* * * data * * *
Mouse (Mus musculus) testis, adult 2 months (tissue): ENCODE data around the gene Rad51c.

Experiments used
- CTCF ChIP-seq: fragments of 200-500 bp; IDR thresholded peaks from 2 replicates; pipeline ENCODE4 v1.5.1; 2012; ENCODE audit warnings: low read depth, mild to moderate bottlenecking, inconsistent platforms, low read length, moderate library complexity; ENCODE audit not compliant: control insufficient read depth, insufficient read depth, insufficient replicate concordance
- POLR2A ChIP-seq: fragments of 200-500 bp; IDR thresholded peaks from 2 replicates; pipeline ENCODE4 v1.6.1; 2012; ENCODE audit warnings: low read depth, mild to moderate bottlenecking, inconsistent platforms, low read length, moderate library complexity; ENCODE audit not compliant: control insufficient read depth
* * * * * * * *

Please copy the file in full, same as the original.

Mouse (Mus musculus) testis, adult 2 months (tissue): ENCODE data around the gene Rad51c.

Experiments used
- CTCF ChIP-seq: fragments of 200-500 bp; IDR thresholded peaks from 2 replicates; pipeline ENCODE4 v1.5.1; 2012; ENCODE audit warnings: low read depth, mild to moderate bottlenecking, inconsistent platforms, low read length, moderate library complexity; ENCODE audit not compliant: control insufficient read depth, insufficient read depth, insufficient replicate concordance
- POLR2A ChIP-seq: fragments of 200-500 bp; IDR thresholded peaks from 2 replicates; pipeline ENCODE4 v1.6.1; 2012; ENCODE audit warnings: low read depth, mild to moderate bottlenecking, inconsistent platforms, low read length, moderate library complexity; ENCODE audit not compliant: control insufficient read depth